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Tuesday, May 17, 2022

Tunisia’s neighbours offer help to contain damage after fuel ship sank

Tunisia’s neighbours offer help to contain damage after fuel ship sank

Divers find no leaks and government says ‘outlook is positive’ as navies try to limit environmental harm from sinking of vessel carrying 750-1,000 tonnes
Some neighbouring countries have offered to help Tunisia prevent damage to the environment after a merchant ship carrying up to 1,000 tonnes of fuel sank off the country’s coast, the Tunisian defence ministry has said.

The ship, which was travelling from Equatorial Guinea to Malta, requested entry to Tunisian waters on Friday evening due to bad weather. It sank near Gabes, and the Tunisian navy rescued all seven crew members. After being checked in hospital, all seven were taken to a hotel.

Xelo carried between 750 and 1,000 tonnes of fuel. The tanker was 58 metres (190ft) long and nine metres wide, according to the ship monitoring website

In a statement sent to Reuters, the defence ministry said that in order to control the environmental damage, the Tunisian navy would work with countries that had expressed their desire to help.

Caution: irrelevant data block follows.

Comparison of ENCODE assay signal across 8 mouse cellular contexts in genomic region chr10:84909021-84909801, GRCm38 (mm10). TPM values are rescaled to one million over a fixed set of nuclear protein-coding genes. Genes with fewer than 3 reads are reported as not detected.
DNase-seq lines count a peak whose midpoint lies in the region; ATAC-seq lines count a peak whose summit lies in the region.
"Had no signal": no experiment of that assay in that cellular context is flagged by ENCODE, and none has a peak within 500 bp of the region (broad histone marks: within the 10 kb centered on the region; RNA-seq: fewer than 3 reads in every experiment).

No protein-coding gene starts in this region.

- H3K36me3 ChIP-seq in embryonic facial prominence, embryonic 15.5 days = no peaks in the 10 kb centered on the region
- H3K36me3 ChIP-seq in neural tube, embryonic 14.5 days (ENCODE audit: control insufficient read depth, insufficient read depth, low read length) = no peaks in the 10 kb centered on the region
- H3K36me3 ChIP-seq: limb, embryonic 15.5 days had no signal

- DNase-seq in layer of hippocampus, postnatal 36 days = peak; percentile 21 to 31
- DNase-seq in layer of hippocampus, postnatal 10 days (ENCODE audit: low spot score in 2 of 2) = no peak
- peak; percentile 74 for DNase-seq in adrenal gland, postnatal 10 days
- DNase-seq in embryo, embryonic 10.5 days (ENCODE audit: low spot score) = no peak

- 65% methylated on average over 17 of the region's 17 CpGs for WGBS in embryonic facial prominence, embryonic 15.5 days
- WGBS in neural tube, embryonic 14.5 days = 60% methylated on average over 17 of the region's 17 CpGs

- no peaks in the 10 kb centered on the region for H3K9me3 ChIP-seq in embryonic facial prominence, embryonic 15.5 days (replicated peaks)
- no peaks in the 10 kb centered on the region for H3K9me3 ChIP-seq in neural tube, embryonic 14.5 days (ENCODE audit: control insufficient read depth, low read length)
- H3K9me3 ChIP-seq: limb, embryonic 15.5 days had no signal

Divers who inspected the tanker detected no leaks on Sunday, officials said.

The transport minister, Rabie Majidi, said rescue workers had checked during the operation that the valves were closed, and the team of divers ensured they were sealed and intact.

“The situation is not dangerous, the outlook is positive, the ship is stable because luckily it ran aground on sand,” he told reporters.

The minister said the priority was to pump the diesel fuel and prevent any spillage or pollution.

An Italian ship specialised in cleaning up marine pollution would be sent alongside a team of divers to aid with efforts, an Italian official said.

As a precaution, protective booms have been placed around the wreck.

With the scene sealed off by Tunisia’s military, the defence ministry released pictures showing the vessel submerged on its side.

On Saturday, Tunisian authorities opened an investigation into the ship’s sinking, which the environment ministry said was caused by bad weather.

The coast of the southern city of Gabes has suffered major pollution for years, with environmental organisations saying industrial plants in the area have been dumping waste directly into the sea.

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